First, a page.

Mariah been all alone in the cute Midtown apartment she’d moved in to when she’d fled David’s showcase of a home in tony Buckhead. Her cozy one-bedroom was a mere seven miles away, but located in an entirely different world than the one where David and people like him lived. And it was the only place that she’d ever lived alone. She had gone straight from her mother’s house to her husband’s, where she couldn’t say she’d lived him so much as him, surrounded at all times by the loyal staff who might have pitied David’s poor, unsuspecting wife, but were too well paid to intervene. Or even treat her kindly if David didn’t wish it.
For a long time she’d measured her life against that falling-down farmhouse in rural Georgia, where there were more boarded-up buildings than people and her family continued to live out of sheer stubbornness. While nothing in Mariah’s life had turned out the way she’d been so sure it would when she’d been a foolish twenty-year-old looking to be rescued by a handsome man in a fancy car, she couldn’t deny that there was a certain pleasure in having her own space at last.
No matter how she’d come by it.
It was while she lay there in another hospital room cordoned off by a depressing blue curtain—staring up at the fluorescent lights, waiting for her to finish letting her breathe, wondering if she’d have the dreaded biphasic second reaction—that she finally understood.
There was no safe space. Not for her.
David shouldn’t have been able to get in to her apartment, but he had. David had broken in or hired someone to break in for him. The latter scenario was more likely, because David was not a man who did anything that he could hire someone else to do for him. She felt a sick sensation roll through her, adding to the panic. It felt a lot like shame.
Because David or some faceless minion had been in her pretty apartment with its pastel walls and view over Piedmont Park. They had touched her few personal items. Rifled through her clothes. Sat on the furniture she’d started thinking of as hers. And at some point, tampered with her food to make sure she ended up right back in the emergency room with a far worse reaction than before.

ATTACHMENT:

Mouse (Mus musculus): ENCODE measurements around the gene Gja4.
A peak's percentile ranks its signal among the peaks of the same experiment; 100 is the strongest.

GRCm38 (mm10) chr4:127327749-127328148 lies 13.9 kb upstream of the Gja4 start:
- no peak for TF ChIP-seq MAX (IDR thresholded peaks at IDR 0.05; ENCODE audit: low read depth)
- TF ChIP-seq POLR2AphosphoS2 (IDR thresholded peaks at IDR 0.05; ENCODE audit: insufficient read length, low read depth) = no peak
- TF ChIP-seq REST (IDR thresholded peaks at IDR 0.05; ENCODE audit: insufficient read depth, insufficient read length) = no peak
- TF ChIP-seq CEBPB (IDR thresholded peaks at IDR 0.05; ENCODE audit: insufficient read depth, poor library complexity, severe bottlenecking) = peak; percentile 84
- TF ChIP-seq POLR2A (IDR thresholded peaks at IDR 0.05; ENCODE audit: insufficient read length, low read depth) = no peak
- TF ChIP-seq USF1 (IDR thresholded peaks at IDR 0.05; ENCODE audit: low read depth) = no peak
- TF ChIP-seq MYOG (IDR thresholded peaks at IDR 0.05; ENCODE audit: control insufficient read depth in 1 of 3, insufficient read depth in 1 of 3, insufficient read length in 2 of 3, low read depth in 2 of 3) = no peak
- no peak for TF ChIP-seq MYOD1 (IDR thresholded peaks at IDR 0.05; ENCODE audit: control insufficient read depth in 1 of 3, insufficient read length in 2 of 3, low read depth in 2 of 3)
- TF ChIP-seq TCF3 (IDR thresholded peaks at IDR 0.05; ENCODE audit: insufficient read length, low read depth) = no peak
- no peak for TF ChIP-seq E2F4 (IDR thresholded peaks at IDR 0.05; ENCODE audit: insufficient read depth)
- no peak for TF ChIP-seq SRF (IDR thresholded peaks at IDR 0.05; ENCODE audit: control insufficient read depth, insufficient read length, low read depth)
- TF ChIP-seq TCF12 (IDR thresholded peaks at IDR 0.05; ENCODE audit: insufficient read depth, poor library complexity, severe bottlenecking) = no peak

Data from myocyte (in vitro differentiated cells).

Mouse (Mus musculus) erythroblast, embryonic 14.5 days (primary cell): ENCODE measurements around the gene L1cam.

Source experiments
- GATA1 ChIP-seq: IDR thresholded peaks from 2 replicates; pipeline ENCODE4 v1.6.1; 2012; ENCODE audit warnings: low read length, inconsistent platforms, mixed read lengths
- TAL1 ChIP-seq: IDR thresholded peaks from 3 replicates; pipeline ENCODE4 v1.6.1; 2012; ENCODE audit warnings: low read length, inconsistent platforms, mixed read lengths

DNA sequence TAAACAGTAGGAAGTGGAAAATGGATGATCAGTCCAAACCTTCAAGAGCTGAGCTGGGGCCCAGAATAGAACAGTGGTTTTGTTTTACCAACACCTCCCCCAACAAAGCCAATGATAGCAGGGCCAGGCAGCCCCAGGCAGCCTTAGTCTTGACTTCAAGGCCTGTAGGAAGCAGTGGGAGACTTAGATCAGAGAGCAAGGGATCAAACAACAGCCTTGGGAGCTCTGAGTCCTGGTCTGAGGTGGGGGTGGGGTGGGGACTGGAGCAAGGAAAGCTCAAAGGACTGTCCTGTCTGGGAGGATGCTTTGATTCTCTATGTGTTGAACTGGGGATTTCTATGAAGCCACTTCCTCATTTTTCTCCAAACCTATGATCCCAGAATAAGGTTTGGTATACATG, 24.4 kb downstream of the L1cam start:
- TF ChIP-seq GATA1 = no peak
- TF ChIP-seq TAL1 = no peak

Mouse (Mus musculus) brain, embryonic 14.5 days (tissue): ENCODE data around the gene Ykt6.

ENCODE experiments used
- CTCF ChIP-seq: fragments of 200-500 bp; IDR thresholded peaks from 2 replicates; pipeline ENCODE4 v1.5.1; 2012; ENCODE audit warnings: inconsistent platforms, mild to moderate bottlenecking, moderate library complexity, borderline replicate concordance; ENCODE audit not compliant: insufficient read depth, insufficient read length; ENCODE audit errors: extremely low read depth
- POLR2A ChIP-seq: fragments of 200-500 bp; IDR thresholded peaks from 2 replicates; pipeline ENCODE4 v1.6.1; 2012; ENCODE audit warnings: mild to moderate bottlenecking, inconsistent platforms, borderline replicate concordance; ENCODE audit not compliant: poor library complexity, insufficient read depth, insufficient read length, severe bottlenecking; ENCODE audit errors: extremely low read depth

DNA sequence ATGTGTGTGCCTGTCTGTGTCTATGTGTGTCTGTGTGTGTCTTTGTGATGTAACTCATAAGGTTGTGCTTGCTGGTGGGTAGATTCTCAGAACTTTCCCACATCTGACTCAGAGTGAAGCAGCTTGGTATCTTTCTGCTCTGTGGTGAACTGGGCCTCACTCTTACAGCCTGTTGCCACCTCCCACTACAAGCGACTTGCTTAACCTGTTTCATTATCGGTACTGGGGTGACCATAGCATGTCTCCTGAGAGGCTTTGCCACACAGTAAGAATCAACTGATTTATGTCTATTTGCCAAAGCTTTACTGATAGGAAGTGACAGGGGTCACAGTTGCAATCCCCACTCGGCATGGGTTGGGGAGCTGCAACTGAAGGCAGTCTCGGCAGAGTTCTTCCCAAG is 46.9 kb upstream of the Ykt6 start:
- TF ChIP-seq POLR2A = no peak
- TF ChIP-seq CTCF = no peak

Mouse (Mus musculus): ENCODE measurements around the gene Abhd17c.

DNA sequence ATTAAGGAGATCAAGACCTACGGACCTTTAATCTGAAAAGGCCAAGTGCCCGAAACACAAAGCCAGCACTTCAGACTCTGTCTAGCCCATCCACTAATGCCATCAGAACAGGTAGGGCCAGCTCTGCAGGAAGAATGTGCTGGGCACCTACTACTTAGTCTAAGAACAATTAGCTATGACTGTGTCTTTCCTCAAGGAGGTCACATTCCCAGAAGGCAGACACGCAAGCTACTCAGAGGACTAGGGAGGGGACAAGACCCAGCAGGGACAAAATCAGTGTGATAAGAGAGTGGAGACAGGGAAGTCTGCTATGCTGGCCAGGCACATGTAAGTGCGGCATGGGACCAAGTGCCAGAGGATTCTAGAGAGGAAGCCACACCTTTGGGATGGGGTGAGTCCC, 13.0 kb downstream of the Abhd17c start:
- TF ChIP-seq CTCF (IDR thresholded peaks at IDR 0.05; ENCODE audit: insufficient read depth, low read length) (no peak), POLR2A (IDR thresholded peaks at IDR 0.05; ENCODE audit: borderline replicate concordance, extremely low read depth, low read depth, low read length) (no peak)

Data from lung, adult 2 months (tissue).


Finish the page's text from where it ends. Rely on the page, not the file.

They’d defiled the one place she had ever considered hers, then she’d put their poison in her own body, and she hadn’t even known it. She hadn’t sensed it. She hadn’t felt any of it. She’d gone about her life as if everything was normal when it was actually a trap.
The sheer violation was almost harder to take than her own near-fatal allergic reaction.
“You need to be very, very careful, Mrs. Lanier,” the doctor said, scowling at her as if she’d thought to hell with this potentially lethal allergy and had treated herself to a big old lobster dinner.
“I’m always careful,” she replied when she could speak. “And it’s Ms. McKenna, not Mrs. Lanier. My name change hasn’t gone through yet.”
“Two anaphylaxis episodes in one month isn’t being careful, ma’am.”
And what could Mariah say? My husband would rather kill me than suffer through a divorce, as a matter of fact. I think he snuck into my new apartment and doctored my food so this would happen. Even if the impatient doctor hadn’t already been scowling at her, she wouldn’t have risked it.
David’s family had a wing named after them in this hospital. In every hospital in Atlanta, if she remembered her father-in-law’s genial bragging correctly. The last thing she wanted to do was find herself remanded to the psych ward where a man whose name was all over the hospital could access her as he pleased
“I’ll be more careful,” she murmured.
But she decided there was no longer any choice. If she wanted to live, she needed to run.
The only question was how to do it. If David had people jimmying locks and dosing food to kill her with her own allergy she could hardly expect that a change of address would do the trick. She’d already tried that when she’d left that cold, bitter house of his.
Mariah was tough, but David was vindictive. And vicious in the way only a very rich man could be. His family had been proud residents of this city since they’d come in with the railroads, and he had allies everywhere. All his southern captain of industry friends and their wide-ranging, overlapping networks of influence and threat. Police. Government. Charities. Media. Name it, and some person who supported David had a finger in it. Or three.
And he had already tried to kill her twice.